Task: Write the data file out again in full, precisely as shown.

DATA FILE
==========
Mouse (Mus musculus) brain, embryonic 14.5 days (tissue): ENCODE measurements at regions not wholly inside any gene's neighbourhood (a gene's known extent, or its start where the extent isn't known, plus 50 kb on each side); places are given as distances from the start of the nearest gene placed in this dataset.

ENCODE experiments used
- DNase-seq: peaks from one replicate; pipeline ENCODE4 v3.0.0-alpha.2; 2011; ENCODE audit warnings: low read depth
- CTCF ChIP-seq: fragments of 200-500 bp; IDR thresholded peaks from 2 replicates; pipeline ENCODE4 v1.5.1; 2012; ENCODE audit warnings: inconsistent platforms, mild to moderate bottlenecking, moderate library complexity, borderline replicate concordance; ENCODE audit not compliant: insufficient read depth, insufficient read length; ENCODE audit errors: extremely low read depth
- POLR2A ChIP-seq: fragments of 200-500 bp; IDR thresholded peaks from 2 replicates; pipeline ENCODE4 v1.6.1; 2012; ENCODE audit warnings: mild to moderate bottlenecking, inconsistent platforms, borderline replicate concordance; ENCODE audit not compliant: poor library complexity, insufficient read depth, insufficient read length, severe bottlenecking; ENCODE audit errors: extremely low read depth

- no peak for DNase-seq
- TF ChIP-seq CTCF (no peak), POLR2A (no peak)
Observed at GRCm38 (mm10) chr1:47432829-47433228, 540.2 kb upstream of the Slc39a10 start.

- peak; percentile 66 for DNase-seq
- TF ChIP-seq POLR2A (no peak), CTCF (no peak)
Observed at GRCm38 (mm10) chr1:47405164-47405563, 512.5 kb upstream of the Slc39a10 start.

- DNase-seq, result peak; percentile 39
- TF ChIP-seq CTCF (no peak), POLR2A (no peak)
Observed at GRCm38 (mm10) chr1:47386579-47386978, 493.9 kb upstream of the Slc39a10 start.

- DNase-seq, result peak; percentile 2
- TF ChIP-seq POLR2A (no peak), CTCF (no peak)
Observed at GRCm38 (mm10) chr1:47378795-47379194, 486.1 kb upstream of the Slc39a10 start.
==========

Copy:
Mouse (Mus musculus) brain, embryonic 14.5 days (tissue): ENCODE measurements at regions not wholly inside any gene's neighbourhood (a gene's known extent, or its start where the extent isn't known, plus 50 kb on each side); places are given as distances from the start of the nearest gene placed in this dataset.

ENCODE experiments used
- DNase-seq: peaks from one replicate; pipeline ENCODE4 v3.0.0-alpha.2; 2011; ENCODE audit warnings: low read depth
- CTCF ChIP-seq: fragments of 200-500 bp; IDR thresholded peaks from 2 replicates; pipeline ENCODE4 v1.5.1; 2012; ENCODE audit warnings: inconsistent platforms, mild to moderate bottlenecking, moderate library complexity, borderline replicate concordance; ENCODE audit not compliant: insufficient read depth, insufficient read length; ENCODE audit errors: extremely low read depth
- POLR2A ChIP-seq: fragments of 200-500 bp; IDR thresholded peaks from 2 replicates; pipeline ENCODE4 v1.6.1; 2012; ENCODE audit warnings: mild to moderate bottlenecking, inconsistent platforms, borderline replicate concordance; ENCODE audit not compliant: poor library complexity, insufficient read depth, insufficient read length, severe bottlenecking; ENCODE audit errors: extremely low read depth

- no peak for DNase-seq
- TF ChIP-seq CTCF (no peak), POLR2A (no peak)
Observed at GRCm38 (mm10) chr1:47432829-47433228, 540.2 kb upstream of the Slc39a10 start.

- peak; percentile 66 for DNase-seq
- TF ChIP-seq POLR2A (no peak), CTCF (no peak)
Observed at GRCm38 (mm10) chr1:47405164-47405563, 512.5 kb upstream of the Slc39a10 start.

- DNase-seq, result peak; percentile 39
- TF ChIP-seq CTCF (no peak), POLR2A (no peak)
Observed at GRCm38 (mm10) chr1:47386579-47386978, 493.9 kb upstream of the Slc39a10 start.

- DNase-seq, result peak; percentile 2
- TF ChIP-seq POLR2A (no peak), CTCF (no peak)
Observed at GRCm38 (mm10) chr1:47378795-47379194, 486.1 kb upstream of the Slc39a10 start.